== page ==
Sky diver, after free-falling 13 miles, sets sights on record 23-mile jump

Felix Baumgartner landed successfully after a free-fall jump from 13 miles above Roswell, N.M., on Thursday. His ultimate aim: a 23-mile dive during which he would break the sound barrier.

By , Staff writer

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    In this photo provided by Red Bull Stratos, Felix Baumgartner prepares to jump during the first manned test flight for Red Bull Stratos over Roswell, N.M. on Thursday, March 15.

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Felix Baumgartner calls it the ultimate sky dive, and he's more than halfway there.

The Austrian-born parachute jumper successfully landed after a free-fall jump from 13 miles above Roswell, N.M., on Thursday. The feat is the first of a pair of test jumps en route to a free-fall jump from 23 miles above Earth's surface, during which Mr. Baumgartner would break the sound barrier as he plunges. The jump for the record books is planned for later this year.

Only two other humans have safely parachuted after free falls from higher altitudes. US Air Force pilot Joseph Kittinger set a manned-balloon altitude record in 1961, then jumped from the balloon, which had reached 102,800 feet. In 1962, Russian Eugene Andreev completed a jump from 80,380 feet. Baumgartner's plunge on Thursday came at 71,581 feet.

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The test was designed to take Baumgartner into a region above the Armstrong line, an altitude of between 62,000 and 63,500 feet named for a former US Air Force flight surgeon-general who is widely considered the father of space medicine. The Armstrong limit is the highest altitude a human can reach and survive outside a pressurized environment – either a cabin or suit. At that altitude, the atmosphere's pressure is so low that water boils away at a human's body temperature. Outside temperatures hover around minus 75 degrees Fahrenheit.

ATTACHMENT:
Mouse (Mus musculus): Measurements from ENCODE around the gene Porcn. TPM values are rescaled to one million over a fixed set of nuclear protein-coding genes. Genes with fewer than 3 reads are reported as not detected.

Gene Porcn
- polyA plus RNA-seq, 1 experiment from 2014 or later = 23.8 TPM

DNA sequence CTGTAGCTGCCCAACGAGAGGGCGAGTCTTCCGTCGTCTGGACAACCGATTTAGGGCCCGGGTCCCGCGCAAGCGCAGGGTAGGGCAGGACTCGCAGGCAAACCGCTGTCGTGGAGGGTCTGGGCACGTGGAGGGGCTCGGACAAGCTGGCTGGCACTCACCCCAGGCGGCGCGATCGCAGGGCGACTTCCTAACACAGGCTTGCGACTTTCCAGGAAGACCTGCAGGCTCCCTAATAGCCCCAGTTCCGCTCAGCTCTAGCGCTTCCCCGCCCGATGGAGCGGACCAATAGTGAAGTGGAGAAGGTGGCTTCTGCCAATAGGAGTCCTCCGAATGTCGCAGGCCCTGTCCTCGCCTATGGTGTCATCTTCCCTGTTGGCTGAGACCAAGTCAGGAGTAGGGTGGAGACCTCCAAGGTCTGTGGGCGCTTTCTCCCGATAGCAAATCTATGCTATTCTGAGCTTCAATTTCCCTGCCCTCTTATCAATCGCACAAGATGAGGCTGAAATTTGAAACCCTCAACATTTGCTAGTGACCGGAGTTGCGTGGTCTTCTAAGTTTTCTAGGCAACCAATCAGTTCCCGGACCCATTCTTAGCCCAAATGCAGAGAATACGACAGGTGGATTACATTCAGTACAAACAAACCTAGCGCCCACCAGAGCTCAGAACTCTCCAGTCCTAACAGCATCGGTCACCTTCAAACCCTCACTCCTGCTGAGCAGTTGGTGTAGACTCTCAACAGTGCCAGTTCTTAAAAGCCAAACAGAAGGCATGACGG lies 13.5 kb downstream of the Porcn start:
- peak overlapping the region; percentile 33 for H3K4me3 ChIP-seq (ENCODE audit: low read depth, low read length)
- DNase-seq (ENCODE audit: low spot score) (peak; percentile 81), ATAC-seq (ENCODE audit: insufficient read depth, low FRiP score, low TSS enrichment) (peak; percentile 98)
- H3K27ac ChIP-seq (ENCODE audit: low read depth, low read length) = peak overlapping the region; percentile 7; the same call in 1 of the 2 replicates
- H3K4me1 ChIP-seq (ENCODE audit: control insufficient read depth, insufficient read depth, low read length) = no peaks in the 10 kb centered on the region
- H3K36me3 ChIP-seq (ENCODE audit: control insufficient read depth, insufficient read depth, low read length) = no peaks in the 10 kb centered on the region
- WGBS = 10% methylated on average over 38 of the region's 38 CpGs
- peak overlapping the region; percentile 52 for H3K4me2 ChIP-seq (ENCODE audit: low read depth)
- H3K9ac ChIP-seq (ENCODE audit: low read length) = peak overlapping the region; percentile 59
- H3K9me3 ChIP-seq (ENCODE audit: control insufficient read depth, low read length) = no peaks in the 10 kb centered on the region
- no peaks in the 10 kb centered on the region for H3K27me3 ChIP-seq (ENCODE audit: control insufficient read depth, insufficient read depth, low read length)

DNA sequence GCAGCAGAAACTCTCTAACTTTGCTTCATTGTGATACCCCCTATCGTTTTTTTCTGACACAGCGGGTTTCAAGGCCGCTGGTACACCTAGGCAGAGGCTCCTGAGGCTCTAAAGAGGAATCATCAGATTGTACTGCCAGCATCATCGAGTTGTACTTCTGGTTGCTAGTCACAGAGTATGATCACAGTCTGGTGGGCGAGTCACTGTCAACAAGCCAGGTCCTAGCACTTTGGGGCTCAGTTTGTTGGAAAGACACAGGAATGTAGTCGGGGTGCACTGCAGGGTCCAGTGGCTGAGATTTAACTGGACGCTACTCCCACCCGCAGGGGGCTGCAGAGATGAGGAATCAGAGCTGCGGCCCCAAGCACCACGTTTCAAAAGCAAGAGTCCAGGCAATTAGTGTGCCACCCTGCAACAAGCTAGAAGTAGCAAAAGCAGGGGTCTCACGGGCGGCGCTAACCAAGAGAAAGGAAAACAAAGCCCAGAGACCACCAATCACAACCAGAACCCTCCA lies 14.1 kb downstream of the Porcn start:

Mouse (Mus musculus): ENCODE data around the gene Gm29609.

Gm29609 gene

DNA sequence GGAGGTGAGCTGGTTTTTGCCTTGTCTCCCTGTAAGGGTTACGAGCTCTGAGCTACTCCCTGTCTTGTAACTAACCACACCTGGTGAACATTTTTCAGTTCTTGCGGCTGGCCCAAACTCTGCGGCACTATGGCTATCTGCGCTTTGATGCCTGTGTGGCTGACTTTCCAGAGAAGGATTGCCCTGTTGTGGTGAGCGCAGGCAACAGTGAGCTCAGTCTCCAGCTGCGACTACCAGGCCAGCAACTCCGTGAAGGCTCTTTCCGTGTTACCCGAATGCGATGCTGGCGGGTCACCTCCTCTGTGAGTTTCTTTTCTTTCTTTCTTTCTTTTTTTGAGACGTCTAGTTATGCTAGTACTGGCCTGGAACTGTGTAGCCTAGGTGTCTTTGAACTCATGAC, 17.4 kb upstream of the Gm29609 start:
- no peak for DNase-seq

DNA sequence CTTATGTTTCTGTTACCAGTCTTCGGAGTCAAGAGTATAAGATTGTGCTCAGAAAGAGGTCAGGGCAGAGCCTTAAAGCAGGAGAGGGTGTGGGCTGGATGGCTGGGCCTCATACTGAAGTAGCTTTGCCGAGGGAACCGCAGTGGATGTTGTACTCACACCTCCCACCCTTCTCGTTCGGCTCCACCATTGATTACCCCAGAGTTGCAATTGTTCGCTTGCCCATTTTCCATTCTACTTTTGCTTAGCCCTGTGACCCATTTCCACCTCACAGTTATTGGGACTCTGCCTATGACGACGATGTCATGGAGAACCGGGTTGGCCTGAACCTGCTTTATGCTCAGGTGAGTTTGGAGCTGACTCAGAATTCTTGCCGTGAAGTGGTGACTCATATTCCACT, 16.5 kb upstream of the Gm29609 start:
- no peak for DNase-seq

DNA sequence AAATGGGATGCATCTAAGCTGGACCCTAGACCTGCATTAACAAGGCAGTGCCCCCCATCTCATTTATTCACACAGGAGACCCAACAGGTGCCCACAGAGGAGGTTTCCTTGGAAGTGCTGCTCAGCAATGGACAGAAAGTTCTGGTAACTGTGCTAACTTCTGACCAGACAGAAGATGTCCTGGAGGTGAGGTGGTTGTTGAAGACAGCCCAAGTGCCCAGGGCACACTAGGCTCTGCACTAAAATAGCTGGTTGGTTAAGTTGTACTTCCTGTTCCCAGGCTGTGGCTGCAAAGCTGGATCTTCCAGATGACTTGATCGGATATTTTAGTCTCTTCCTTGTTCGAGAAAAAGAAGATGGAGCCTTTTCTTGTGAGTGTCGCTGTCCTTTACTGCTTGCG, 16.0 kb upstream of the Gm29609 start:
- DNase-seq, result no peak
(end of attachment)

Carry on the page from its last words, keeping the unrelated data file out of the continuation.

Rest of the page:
A space-suited Baumgartner rode to his jump altitude in a pressurized capsule that dangled below a 165-foot-tall helium balloon.

The ascent went flawlessly, according to the project's sponsors, Red Bull USA, an energy drink producer. During Baumgartner's 3-minute, 33-second free-fall, he reached a speed of 364.4 miles an hour. He opened his parachute when he was just under 8,000 feet above the New Mexico desert.

One unanticipated aspect of the jump, he acknowledged, was a need to get used to the amount of time the free fall takes. “I wanted to open the parachute after descending awhile,” he said in a prepared statement. “But I noticed I was still at an altitude of 50,000 feet.”

In addition, the team needs to figure out a better way to keep his hands warm.

“I could hardly move my hands” because of the cold, Baumgartner said. “We're going to have to do some work on that.”

Once Baumgartner had left the capsule, small explosive charges detonated to cut the capsule free from the balloon. The capsule deployed its own parachute for a damage-free return.

The next test jump aims to reach 90,000 feet – three times the altitude at which commercial airliners travel – before Baumgartner takes the plunge.

When the run for the record takes place sometime this summer, Baumgartner reportedly will free fall from 120,000 feet for about 5-1/2 minutes and hit a top speed of 690 miles an hour, breaking the sound barrier. The descent overall is expected to take up to 20 minutes.

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